This past week, former state Sen. Al Lawson revealed his intention to run for Congress in the newly configured 5th District. The announcement from Lawson, a Democrat from Tallahassee, puts in motion a chain reaction of events that will make this one worthy of attention.
“North Florida needs a strong, progressive voice in Washington to protect those issues important to our families,” said Lawson in a news release announcing his candidacy.
Lawson was expecting to run against U.S. Rep. Corrine Brown from Jacksonville. Could someone from Tallahassee defeat an incumbent based in the larger city of Jacksonville?
A case could be made for Lawson. The new district runs from Jacksonville to Gadsden County west of Tallahassee. As a former state senator, Lawson has represented four of the counties contained in the new congressional district.
He twice ran for Congress in the old District 2, which contained those same four counties, including Leon (Tallahassee). The others were Gadsden, Jefferson and Madison. That means thousands of Democrats have voted for him recently.
Brown, on the other hand, would have only a portion of Duval County remaining in the new district. The former District 5, which snakes from Jacksonville to Orlando, is now embedded within District 3 and District 10, located near Orlando.
In other words, most of the voters within the new District 5 will have never cast a ballot for Corrine Brown. A credible candidate such as Al Lawson would have a chance to win. First-term Tallahassee Mayor Andrew Gillum is also considering a run.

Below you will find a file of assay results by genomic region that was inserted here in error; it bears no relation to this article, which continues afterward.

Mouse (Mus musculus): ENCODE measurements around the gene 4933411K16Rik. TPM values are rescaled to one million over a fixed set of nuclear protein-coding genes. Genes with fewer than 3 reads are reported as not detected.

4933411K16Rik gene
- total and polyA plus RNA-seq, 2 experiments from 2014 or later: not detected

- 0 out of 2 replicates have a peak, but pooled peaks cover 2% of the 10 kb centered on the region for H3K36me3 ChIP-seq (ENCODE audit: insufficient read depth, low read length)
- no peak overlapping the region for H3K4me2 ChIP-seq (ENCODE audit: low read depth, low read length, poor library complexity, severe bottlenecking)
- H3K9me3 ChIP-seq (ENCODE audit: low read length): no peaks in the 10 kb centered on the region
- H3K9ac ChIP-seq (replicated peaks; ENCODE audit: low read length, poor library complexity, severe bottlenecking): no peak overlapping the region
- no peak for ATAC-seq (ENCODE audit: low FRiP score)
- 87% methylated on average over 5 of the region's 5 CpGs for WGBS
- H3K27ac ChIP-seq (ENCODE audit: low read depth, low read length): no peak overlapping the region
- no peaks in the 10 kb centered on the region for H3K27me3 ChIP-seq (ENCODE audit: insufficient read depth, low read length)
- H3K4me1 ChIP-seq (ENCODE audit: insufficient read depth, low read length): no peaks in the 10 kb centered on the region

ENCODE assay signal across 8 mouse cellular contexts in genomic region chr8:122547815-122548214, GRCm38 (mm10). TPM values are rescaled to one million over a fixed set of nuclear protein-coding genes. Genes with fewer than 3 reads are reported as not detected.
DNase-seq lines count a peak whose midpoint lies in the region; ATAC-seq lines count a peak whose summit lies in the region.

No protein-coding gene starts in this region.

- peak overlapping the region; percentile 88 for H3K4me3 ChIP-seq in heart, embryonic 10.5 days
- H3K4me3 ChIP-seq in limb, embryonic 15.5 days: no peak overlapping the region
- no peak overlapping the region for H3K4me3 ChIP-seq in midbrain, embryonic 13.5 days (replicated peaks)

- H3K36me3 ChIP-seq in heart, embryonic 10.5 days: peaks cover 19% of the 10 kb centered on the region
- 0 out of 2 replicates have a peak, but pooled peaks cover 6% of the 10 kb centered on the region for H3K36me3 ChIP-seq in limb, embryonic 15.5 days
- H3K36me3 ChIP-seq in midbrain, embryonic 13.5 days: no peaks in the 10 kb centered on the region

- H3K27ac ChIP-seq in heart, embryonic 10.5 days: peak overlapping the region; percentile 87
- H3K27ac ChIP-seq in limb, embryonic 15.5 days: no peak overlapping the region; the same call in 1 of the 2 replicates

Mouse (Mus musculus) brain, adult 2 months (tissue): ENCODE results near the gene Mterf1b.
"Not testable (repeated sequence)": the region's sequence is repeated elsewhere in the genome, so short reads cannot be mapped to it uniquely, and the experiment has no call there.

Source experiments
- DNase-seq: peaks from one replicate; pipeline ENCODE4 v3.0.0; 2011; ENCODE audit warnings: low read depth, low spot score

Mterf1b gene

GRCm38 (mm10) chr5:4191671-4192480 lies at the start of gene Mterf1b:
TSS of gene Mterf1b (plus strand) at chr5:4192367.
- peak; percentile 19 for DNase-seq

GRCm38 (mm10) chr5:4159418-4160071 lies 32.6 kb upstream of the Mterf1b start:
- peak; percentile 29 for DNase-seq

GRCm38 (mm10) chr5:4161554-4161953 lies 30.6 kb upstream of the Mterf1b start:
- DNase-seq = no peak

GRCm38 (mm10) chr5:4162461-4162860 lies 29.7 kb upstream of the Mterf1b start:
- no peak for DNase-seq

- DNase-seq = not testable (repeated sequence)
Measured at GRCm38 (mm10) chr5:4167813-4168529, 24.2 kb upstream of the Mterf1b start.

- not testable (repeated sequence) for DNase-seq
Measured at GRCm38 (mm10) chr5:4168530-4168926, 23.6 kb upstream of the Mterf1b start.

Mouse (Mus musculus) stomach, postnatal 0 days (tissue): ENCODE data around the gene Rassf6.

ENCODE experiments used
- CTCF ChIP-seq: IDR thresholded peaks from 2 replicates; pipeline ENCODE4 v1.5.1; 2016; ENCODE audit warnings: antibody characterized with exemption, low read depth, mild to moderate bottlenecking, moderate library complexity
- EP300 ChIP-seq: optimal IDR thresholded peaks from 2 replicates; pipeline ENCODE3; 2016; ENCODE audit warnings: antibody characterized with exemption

Such a match-up or match-ups in the Democratic primary would be a good story on its own. The numbers tell us that the winner of the Democratic primary will almost certainly win the seat. President Barack Obama earned 63 percent of the vote in 2012 from those now living in the new district, while former Gov. Charlie Crist earned 59 percent against Gov. Rick Scott in 2014.
Such a match-up, however, will most likely never happen. Signs now point to Brown running out of a newly configured district in Orlando. District 10, now held by Republican U.S. Rep. Daniel Webster, is decidedly more Democratic than when Webster was elected in 2010. He’s unlikely to run for re-election from that district.
Brown has “given all kinds of indications she’ll run out of Orlando,” Lawson told the Miami Herald and Tampa Bay Times.
What will help Brown make up her mind? If she loses her federal lawsuit challenging the Florida Supreme Court’s approval of the new district map, Brown will apparently say goodbye to Jacksonville and hello to Orlando.
Brown claims that by their approval, the court is “disenfranchising African-American voters.” She is also unhappy with the fact that 46 percent of District 5’s prison population is African-American. Another 10,000 people in the new district are on work release or house arrest.
“They can’t vote,” she said. “This district is underperforming and they know it,” she told Jacksonville’s WOKV.
Brown has an uphill climb to win her lawsuit. The new District 5 is 45 percent African-American while the old district was 49 percent. An expert says Brown has “very little chance of succeeding.”
If Brown steps out of the District 5 race, who jumps in? From Tallahassee, Gillum could be waiting on Brown before announcing his intentions.
From Jacksonville, could term-limited state Rep. Mia Jones (chairwoman of the Duval legislative delegation) contemplate jumping in? How about former Jacksonville Mayor Alvin Brown? Others will certainly think it over, making this race one to watch on primary night 2016.
If Corrine Brown somehow wins her lawsuit, the reader will disregard everything contained above this sentence.
Bob Sparks is a business and political consultant based in Tallahassee.
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